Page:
The Loch Raven Reservoir watershed property is a fascinating place full of relics of another time. An especially interesting place is the Balancing Reservoir, a decommissioned reservoir located near Cromwell Valley Park.
Take a look at the history and function of the remnants found at the Balancing Reservoir, and look at how I surveyed and added information about the reservoir to the map on OpenStreetmap.org.
Loch Raven Reservoir is a 23-billion gallon reservoir located near Towson, Maryland. The original reservoir was smaller and utilized a low dam which is still standing, downstream of the upper dam. The original lower dam connected with the Lake Montebello reservoir via a 12-foot diameter conduit. The conduit was built by tunneling underground and follows a nearly straight line to the Montebello gatehouse.
The construction of the upper dam at Loch Raven raised the water level of the reservoir from 170 feet above sea level (at the lower dam) to 188 feet and eventually to 240 feet. Raising the dam increased the water storage capacity significantly but also increased the water pressure in the 1881 conduit. The pressure presented a problem for city engineers. To reduce the water pressure in the conduit, city engineers elected to build a balancing reservoir over the conduit.
The Balancing Reservoir
The balancing reservoir allowed the excess water pressure in the conduit to be relieved. The facility consisted of a smaller reservoir (nine million gallons), which stored the over-pressure water in an abandoned quarry behind an earthen dam. Water would flow back into the conduit when the upstream supply decreased.
The balancing reservoir has been dry since 1946, but the earthworks remain. With a little imagination, a visitor can visualize how the reservoir worked. Thre are four main components that remain to help.
- The standpipe (or shaft), which conveyed water between the conduit and the reservoir.
- The dam, which impounded up to nine million gallons in the reservoir.
- The spillway, which conveyed excess water out of the reservoir, down an outfall and into Minebank Run
- The quarry, which provided the basis for the reservoir.
Finding the Remnants Today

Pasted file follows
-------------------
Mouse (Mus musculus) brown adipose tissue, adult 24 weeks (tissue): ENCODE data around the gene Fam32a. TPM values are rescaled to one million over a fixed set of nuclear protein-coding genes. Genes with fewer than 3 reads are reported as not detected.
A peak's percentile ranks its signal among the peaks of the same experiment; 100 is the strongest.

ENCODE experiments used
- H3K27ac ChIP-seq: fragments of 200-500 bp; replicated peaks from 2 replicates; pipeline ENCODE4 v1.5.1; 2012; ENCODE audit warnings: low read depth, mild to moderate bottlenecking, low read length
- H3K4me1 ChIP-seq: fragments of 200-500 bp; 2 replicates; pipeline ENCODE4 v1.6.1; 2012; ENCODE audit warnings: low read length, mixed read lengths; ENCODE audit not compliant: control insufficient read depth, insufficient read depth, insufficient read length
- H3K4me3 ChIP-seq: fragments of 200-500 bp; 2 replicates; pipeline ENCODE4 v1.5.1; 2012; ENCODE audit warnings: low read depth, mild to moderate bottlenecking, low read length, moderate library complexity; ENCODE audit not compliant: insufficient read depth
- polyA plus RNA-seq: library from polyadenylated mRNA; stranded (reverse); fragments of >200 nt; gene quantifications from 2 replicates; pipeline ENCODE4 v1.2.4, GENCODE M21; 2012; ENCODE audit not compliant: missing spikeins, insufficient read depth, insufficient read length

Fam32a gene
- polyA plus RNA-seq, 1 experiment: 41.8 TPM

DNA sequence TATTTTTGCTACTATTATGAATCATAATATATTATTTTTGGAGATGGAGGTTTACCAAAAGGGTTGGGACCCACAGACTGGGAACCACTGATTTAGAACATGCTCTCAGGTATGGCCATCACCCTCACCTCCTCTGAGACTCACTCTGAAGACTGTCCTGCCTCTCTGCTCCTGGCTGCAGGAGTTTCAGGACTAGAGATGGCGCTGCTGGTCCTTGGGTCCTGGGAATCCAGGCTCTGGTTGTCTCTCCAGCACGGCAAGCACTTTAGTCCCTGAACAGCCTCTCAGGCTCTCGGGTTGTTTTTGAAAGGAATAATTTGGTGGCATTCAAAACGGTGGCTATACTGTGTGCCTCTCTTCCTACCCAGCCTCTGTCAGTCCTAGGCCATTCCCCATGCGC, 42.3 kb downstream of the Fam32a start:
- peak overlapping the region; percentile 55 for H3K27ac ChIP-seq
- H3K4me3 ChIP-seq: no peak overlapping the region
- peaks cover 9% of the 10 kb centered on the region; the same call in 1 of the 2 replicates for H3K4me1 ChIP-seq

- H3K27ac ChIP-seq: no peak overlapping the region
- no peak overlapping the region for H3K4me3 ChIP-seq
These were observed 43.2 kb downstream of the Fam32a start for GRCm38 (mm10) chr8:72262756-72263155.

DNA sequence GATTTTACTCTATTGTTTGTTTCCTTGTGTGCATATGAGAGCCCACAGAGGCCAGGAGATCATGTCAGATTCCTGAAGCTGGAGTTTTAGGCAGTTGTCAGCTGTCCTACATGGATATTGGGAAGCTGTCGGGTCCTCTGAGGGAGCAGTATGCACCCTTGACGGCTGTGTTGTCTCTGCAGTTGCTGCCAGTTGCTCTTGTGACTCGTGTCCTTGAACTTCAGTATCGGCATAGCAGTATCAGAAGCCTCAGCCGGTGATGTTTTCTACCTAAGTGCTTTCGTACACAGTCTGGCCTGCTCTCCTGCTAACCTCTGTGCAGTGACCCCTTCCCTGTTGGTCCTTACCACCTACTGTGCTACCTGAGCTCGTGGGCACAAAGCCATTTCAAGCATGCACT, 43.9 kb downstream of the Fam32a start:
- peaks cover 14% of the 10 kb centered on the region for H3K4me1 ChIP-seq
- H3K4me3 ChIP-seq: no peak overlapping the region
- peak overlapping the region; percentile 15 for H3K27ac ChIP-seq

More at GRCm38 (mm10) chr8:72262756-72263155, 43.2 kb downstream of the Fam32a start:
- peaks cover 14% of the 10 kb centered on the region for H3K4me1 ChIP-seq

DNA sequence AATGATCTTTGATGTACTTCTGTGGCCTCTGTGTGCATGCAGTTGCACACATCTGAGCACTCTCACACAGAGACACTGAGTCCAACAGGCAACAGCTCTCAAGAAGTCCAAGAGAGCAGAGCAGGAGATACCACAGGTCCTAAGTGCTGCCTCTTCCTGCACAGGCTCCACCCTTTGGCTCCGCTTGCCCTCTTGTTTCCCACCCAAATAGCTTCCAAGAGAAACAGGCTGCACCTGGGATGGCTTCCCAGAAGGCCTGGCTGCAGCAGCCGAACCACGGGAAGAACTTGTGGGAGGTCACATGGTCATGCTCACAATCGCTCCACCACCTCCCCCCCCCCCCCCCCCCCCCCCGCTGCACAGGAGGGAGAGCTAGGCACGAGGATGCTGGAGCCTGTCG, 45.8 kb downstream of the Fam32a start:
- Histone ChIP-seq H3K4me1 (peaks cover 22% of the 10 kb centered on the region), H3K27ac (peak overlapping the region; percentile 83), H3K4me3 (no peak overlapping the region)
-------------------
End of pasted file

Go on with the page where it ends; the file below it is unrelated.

The balancing reservoir became obsolete when a new tunnel opened between Loch Raven and Montebello in 1946. Though it fell out of use, all four components remain on the watershed property.
The shaft is technically known as a standpipe. It forms a connection between the tunnel below and the balancing reservoir above. The shaft extends from the top of the cap to the bottom of the tunnel, 55 feet in total. The exposed portion of the shaft extends 22 feet from the ground to the cap. While in operation, water from the conduit would rise through the standpipe and out one of the six 36-inch portals at the base.
The earthwork around the shaft is finished in concrete and sloped so that water can drain from the balancing reservoir back into the conduit. The outflow down the shaft would occur whenever the sluice gates at the Upper Loch Raven Dam were closed or were not feeding enough water to fill the conduit.
Today, the 22-foot tall shaft and surrounding concrete earthworks protrude prominently out of the earth in a wooded area just east of Cromwell Valley Park.
The earthen dam, clad in concrete on the inside face, is intact. The dam is 8 feet wide along the top and has a crest elevation of approximately 205 feet. The dirt used to construct the dam was excavated from the nearby hillsides.
Today, there is a dirt path that runs along the top of the dam, with a side path going down the face into the reservoir which leads to the shaft and continues to an unnamed dirt trail that connects the two parts of the Cromwell Valley Park.
The spillway is a twenty-foot wide concrete channel that drained excess water from the balancing reservoir, which had a low elevation of 190 feet. The spillway elevation is 200 feet at its peak, so water more than ten feet from the bottom would flow out of the spillway and into a channel that led to Minebank Run.